Saturday, April 17, 2010

Napa Valley Marathon - 3/7/10

I trained for 4 months for this race. It was going to be my first marathon. I'd planned to run the San Francisco Marathon in 2009, however a soccer injury 2/3rds of the way through my training prevented me from running it. However, when it came to deciding whether or not to play in my first soccer game of the season the day before the race, it was still a tough decision. Thankfully my sensible side won out and I opted not to risk injury or the sore muscles. If anything were to happen, I would never have forgiven myself, so instead I cheered my team on from the sidelines that Saturday.

Soon after the game, I packed up everything I knew I would need for the race and more. Running clothes. check. Running shoes. check. GPS watch. check. Lots of GU. check. Wristband. check. Body Glide. check. Confident I had everything I needed to run 26.2 miles, Julienne and I set off for Napa. On the way, we made a quick stop at Whole Foods to grab something to eat. Knowing I needed to start loading up on carbs, I put together a dream meal that I knew I would never be able to get away with under any other circumstances. Mashed potatoes and Mac and Cheese. Pure heaven.


We arrived just in time to catch the end of the expo. I did a quick look around, bought a few shirts, and picked up my bib and race goodies. I see now why their race swag has received so much praise. An ASICS long sleeve tech shirt, and a really nice Napa Valley marathon runners bag that was filled with samples galore. I began realizing just how much pain I was going to be in if and when I finished this race when I started wading through the samples and noticed the majority of them had to do with muscle recovery and pain relievers.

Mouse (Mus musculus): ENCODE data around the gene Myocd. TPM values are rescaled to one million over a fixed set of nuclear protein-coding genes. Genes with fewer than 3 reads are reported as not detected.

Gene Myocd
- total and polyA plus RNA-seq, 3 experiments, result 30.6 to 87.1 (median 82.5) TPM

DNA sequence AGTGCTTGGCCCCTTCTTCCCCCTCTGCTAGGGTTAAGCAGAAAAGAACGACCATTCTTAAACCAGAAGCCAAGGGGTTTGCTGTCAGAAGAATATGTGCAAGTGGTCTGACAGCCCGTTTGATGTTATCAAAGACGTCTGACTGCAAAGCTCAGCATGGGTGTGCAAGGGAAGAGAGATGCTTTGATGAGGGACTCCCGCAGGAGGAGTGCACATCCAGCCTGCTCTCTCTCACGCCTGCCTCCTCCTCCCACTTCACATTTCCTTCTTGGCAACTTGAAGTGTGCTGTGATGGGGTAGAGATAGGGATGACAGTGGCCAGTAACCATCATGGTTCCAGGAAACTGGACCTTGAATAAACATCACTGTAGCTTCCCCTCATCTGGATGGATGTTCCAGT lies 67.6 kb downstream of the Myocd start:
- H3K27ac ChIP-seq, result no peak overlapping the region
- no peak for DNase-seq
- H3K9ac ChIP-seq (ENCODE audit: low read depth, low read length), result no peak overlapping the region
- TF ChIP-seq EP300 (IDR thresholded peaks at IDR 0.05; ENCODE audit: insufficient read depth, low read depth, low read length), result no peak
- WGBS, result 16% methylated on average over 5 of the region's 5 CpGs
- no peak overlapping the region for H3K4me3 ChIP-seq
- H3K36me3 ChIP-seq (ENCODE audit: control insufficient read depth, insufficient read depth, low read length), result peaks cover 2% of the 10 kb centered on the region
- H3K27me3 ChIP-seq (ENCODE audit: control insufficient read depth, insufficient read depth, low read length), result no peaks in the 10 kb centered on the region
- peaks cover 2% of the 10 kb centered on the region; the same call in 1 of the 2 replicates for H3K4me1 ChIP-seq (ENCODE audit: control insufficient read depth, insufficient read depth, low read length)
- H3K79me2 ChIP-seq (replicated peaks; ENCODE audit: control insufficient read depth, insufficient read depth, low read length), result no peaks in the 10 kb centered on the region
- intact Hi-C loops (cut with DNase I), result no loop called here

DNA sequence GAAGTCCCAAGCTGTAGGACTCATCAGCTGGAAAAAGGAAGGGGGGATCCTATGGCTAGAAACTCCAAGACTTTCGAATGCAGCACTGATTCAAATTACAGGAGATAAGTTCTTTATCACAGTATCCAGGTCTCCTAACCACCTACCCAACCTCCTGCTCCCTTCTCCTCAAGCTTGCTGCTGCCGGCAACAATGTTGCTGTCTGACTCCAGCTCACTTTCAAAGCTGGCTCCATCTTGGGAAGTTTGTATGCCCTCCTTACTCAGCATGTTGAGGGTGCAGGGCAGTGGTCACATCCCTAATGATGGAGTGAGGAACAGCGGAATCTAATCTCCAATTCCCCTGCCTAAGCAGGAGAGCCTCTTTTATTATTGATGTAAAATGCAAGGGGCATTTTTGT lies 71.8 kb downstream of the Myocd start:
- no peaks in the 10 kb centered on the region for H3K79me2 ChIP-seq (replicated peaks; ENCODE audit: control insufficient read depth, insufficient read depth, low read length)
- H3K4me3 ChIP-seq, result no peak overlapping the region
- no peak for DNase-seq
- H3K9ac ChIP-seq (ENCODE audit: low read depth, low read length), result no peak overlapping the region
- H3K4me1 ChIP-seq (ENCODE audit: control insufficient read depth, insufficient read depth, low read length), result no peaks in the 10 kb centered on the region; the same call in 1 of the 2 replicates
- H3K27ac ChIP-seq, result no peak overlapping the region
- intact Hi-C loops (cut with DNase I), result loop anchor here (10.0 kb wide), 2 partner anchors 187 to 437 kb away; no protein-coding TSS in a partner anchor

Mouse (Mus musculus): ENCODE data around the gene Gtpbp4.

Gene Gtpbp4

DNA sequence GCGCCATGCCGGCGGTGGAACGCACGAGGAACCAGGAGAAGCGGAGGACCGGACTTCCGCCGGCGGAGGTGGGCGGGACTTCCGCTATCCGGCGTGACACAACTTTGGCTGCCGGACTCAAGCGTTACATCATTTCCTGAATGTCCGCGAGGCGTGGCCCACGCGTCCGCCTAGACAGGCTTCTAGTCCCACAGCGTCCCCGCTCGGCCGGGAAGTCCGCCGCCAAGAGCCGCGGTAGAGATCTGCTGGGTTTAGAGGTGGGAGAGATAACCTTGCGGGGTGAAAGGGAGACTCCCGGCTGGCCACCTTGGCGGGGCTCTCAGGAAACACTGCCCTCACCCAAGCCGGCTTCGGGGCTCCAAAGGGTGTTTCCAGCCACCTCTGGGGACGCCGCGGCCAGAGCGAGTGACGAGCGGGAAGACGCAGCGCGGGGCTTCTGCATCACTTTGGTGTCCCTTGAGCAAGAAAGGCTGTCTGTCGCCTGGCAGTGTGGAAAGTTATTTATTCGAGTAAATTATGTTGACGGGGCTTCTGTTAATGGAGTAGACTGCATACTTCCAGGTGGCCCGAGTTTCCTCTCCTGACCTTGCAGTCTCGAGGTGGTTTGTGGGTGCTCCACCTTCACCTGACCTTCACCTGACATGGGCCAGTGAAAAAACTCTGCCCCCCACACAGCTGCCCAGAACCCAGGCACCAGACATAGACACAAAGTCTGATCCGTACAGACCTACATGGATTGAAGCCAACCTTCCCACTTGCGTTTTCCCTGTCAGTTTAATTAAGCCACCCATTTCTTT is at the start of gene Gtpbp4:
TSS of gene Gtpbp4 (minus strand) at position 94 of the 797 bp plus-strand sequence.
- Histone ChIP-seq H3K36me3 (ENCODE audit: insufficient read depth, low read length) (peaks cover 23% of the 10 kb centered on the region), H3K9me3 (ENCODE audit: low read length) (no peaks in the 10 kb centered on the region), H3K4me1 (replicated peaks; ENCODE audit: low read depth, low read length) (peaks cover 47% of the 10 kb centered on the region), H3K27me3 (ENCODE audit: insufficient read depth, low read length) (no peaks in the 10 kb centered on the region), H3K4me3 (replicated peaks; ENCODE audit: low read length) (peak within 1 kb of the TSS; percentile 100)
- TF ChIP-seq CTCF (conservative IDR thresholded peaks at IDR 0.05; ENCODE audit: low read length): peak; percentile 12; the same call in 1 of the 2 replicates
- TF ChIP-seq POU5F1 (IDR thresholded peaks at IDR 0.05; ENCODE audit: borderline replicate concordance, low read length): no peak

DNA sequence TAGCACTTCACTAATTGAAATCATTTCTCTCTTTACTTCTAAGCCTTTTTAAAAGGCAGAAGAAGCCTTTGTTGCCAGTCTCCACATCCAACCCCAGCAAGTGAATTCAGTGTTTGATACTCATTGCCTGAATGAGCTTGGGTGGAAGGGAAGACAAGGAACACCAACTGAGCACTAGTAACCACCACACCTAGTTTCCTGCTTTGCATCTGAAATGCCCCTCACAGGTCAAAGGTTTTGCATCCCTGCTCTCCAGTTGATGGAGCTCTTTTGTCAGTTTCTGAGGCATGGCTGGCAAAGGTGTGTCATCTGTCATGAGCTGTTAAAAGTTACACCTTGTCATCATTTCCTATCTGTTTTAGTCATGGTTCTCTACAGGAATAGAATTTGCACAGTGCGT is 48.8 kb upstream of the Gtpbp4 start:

After a quick pasta dinner from Firewood Cafe, I laid everything out that I needed, and then it was to bed early for me for an early 4:30am wake up time. I surprisingly slept pretty well that night considering the torture I knew I was about to put myself through. I woke up at 4:30am, ate a granola bar, drank a bunch of water, applied the chip timer to my shoe, covered myself in body glide, got some last minute words of encouragement which I desperately needed at the time, and headed off.

As I walked down the hall of the Marriott in Napa, which was the host hotel, I met a women who asked me if I was nervous. I told her that didn't even begin to describe what I was feeling. She responded that it was her 52nd marathon and she still gets nervous before every one. Oddly, that calmed my nerves a bit. If this lady can run 52 of them, I can surely run one, right?